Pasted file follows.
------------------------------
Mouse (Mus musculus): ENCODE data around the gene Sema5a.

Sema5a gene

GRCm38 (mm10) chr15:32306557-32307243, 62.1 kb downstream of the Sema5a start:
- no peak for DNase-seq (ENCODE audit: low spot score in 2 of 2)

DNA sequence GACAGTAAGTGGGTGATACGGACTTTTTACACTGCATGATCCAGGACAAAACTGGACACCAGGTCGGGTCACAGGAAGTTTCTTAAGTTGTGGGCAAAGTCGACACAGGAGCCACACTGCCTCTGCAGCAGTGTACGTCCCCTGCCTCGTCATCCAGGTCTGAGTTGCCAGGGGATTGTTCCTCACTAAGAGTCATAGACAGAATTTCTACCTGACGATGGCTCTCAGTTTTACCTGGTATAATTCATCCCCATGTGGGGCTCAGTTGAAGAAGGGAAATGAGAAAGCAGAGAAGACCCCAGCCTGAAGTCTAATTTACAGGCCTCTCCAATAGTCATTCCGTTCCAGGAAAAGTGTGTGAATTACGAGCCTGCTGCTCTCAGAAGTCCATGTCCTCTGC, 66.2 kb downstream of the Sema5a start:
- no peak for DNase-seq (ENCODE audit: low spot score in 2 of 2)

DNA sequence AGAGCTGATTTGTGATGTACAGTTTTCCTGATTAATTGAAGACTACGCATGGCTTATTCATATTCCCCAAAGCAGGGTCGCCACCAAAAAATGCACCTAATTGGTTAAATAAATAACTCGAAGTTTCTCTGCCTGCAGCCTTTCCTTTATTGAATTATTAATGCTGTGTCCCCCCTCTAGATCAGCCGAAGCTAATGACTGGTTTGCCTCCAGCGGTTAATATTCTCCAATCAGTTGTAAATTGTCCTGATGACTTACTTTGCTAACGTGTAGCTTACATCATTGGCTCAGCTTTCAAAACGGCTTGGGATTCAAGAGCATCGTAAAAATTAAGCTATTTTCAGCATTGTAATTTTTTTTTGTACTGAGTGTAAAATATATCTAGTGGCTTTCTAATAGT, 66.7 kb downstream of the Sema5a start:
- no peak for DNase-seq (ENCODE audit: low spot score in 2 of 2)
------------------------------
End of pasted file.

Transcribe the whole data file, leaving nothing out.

Mouse (Mus musculus): ENCODE data around the gene Sema5a.

Sema5a gene

GRCm38 (mm10) chr15:32306557-32307243, 62.1 kb downstream of the Sema5a start:
- no peak for DNase-seq (ENCODE audit: low spot score in 2 of 2)

DNA sequence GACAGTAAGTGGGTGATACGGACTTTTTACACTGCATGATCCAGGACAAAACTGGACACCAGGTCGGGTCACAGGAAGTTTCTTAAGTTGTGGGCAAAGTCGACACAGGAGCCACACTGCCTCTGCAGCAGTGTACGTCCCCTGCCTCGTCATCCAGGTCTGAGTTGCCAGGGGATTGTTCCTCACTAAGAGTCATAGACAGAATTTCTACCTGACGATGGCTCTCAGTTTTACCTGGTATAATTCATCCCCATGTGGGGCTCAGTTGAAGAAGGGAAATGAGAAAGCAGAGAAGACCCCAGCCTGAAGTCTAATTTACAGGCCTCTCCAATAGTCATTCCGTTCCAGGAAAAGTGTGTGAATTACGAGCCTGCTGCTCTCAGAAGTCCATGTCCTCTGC, 66.2 kb downstream of the Sema5a start:
- no peak for DNase-seq (ENCODE audit: low spot score in 2 of 2)

DNA sequence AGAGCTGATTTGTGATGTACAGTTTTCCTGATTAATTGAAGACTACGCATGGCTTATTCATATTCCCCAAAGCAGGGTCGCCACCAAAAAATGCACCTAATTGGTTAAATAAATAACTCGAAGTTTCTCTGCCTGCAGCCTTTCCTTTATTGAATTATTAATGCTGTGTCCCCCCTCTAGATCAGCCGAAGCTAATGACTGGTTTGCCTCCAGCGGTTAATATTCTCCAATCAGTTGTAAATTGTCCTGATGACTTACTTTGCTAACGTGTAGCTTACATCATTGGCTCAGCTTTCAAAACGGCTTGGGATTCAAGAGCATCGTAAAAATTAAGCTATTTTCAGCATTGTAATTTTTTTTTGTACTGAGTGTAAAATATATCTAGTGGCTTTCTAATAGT, 66.7 kb downstream of the Sema5a start:
- no peak for DNase-seq (ENCODE audit: low spot score in 2 of 2)